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I am writing data to eeprom AT24C16 using PIC microcontroller pic18f4520. Every address of this eeprom can hold 8-bits while I am using long int's to store data that are 16-bit in size. How to break long int into 2 8-bit parts to write them and how to get them back together after reading from eeprom??

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  • \$\begingroup\$ Write the first 8 bits first, then the second 8 bits? Or are you asking for actual code to be written for you? \$\endgroup\$ – PlasmaHH Jun 30 '15 at 13:20
  • \$\begingroup\$ Are you sure a long int is only 16 bits? \$\endgroup\$ – JimmyB Jun 30 '15 at 13:37
  • \$\begingroup\$ @HannoBinder He said that he was using a long int to store 16 bits of data. He could be not using the other 16 bits and still be 100% correct in his statement. Inefficient, sure, but still correct... \$\endgroup\$ – Adam Lawrence Jun 30 '15 at 17:39
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In C, you can use bit-shift and masking to extract each byte of a longer number:

lower_8bits = value & 0xff;
upper_8bits = (value >> 8) & 0xff;

And you can 'reassemble' the number from bytes by doing the reverse:

value = (upper_8bits << 8) | lower_8bits;
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  • \$\begingroup\$ I was tempted to start gibbering about unions, but this isn't the moment, is it? ;-) \$\endgroup\$ – Asmyldof Jun 30 '15 at 13:37
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    \$\begingroup\$ @Asmyldof It's tempting, but a good compiler will optimise bit shifting snippets to just a read of the relevant byte, without requiring you to worry about endianness. \$\endgroup\$ – Nick Johnson Jun 30 '15 at 13:38
  • \$\begingroup\$ I know, but unions are awesomesauce :-D \$\endgroup\$ – Asmyldof Jun 30 '15 at 13:42
  • \$\begingroup\$ Some compilers are stupid enough to actually shift-by-8 and [OR/AND], exactly as stated in the source code, even on an 8-bit chip with all optimizations turned on. I've used unions and pointer notation to get around this, depending on how often I need to access each variable that way. \$\endgroup\$ – AaronD Jun 30 '15 at 19:03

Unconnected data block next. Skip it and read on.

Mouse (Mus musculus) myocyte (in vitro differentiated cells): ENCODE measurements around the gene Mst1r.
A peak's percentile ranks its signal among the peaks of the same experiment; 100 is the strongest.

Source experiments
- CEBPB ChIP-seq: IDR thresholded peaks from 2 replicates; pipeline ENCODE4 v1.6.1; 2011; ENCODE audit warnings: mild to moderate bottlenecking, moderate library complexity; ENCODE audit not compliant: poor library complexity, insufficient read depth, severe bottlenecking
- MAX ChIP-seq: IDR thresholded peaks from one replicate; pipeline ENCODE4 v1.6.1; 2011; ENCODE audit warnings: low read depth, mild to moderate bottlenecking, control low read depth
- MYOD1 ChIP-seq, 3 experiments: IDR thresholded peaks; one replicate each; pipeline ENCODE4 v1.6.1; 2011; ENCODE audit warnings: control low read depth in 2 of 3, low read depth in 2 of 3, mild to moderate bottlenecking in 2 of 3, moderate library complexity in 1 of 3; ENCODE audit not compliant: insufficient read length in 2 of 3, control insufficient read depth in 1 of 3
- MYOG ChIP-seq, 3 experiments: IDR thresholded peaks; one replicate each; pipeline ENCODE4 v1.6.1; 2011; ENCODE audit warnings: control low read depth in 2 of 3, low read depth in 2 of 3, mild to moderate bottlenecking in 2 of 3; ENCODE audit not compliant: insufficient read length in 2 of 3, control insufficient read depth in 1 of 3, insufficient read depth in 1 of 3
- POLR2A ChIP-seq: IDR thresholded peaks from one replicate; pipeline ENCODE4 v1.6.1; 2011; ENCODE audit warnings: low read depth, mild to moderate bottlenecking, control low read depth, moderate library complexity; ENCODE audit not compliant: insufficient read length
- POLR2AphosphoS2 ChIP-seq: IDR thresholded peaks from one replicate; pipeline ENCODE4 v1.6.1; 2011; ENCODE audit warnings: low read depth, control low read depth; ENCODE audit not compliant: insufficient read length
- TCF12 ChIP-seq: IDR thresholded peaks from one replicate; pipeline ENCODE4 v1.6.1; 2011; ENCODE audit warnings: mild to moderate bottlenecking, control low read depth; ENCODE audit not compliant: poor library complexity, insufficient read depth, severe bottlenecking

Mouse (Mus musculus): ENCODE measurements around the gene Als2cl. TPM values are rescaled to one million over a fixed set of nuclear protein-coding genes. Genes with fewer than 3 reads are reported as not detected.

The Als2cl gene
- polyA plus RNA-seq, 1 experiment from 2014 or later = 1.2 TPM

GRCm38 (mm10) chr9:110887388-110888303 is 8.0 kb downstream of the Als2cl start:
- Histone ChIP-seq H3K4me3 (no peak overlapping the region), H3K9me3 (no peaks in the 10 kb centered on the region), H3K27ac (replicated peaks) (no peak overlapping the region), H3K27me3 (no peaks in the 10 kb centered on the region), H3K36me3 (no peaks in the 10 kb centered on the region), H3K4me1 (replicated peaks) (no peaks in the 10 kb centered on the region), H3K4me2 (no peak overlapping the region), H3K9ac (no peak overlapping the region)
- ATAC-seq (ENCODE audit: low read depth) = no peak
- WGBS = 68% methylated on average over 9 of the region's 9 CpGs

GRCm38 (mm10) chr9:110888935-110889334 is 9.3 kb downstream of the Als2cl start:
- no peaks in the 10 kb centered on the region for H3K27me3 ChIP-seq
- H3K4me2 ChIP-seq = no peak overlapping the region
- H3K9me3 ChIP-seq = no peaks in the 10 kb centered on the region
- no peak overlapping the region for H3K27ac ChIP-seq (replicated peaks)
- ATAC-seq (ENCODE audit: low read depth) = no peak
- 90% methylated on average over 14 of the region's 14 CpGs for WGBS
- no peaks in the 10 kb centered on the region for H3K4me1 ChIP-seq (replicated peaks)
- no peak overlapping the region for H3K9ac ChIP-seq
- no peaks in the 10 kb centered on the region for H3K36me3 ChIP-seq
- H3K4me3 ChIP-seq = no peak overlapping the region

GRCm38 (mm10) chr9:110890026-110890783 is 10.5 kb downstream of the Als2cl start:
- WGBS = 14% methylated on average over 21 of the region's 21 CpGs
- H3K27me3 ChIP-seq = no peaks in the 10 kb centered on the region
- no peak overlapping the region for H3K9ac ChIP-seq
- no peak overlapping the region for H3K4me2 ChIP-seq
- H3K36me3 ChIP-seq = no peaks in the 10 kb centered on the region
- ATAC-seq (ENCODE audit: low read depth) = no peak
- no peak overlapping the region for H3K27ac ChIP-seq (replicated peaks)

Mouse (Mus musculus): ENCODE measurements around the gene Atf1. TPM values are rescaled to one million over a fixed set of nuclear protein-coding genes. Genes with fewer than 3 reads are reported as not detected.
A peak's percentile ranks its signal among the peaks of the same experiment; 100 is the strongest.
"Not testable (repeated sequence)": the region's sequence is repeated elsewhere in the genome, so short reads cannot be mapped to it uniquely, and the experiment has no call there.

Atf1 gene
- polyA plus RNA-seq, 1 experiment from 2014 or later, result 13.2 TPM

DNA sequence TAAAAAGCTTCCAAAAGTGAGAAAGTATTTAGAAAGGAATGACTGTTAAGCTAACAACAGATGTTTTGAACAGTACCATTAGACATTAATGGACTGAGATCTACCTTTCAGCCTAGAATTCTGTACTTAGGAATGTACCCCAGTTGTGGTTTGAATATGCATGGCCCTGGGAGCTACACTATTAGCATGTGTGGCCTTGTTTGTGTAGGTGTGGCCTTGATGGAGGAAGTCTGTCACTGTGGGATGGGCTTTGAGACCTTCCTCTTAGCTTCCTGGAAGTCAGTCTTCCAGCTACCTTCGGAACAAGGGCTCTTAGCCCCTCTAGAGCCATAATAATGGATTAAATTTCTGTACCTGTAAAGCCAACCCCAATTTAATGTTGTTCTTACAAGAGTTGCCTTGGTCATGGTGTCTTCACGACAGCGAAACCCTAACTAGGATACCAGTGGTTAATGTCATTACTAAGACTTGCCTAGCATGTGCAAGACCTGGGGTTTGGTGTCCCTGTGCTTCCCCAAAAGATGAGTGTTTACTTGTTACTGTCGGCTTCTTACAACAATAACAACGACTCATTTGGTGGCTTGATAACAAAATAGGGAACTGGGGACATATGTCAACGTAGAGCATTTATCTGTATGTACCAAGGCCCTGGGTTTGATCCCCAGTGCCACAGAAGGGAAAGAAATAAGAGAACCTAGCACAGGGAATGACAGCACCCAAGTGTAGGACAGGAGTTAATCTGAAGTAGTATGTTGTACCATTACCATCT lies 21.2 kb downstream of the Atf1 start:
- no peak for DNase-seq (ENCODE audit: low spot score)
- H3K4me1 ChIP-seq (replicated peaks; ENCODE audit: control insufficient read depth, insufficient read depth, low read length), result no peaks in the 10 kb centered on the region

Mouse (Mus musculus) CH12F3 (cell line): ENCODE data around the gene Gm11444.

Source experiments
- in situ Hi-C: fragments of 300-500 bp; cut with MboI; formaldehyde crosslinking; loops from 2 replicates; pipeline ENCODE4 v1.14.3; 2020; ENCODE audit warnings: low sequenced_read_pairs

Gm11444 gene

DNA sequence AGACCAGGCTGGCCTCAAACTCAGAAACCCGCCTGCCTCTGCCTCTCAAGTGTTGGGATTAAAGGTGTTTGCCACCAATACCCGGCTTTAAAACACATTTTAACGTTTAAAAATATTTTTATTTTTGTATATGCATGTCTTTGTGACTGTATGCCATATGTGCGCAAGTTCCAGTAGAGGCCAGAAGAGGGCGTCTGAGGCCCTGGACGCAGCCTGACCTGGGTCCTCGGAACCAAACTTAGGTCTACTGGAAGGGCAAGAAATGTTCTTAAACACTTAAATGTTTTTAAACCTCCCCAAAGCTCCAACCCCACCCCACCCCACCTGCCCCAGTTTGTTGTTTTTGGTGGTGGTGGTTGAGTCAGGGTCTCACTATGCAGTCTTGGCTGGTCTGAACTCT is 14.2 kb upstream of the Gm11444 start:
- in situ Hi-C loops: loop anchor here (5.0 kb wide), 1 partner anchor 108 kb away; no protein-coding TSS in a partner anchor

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long int my16bitdata = 0xEA51;

int MSB, LSB;

MSB = (my16bitdata>>8) & 0xFF;
LSB = my16bitdata & 0xFF;

In this case the outcome would be:

MSB = 0xEA

and

LSB = 0x51 

Explaination:

By perfoming a bit shift(>>) operation on the 16 bit value, we can slide the upper bits down to the lower section. All 8 of them. We then do a bitwise AND (&) with a 0xFF to apply that value to the 8 bits available in the 'int'.

For the lower 8 bits (LSB), no bit shift is required so we can just do the bitwise AND to get the data we need.

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A higher level approach that lets the compiler do the shifting would look like this:

typedef union Int16
{
  int data;
  struct
  {
    unsigned char lsb;
    unsigned char msb;
  }bytes __attribute__ ((packed));
}Int16 __attribute__ ((packed));
#define MSB bytes.msb    
#define LSB bytes.lsb    

Int16 myInt;
unsigned char msb, lsb;

myInt.data = 0x1234;
msb = myInt.MSB;
lsb = myInt.LSB;
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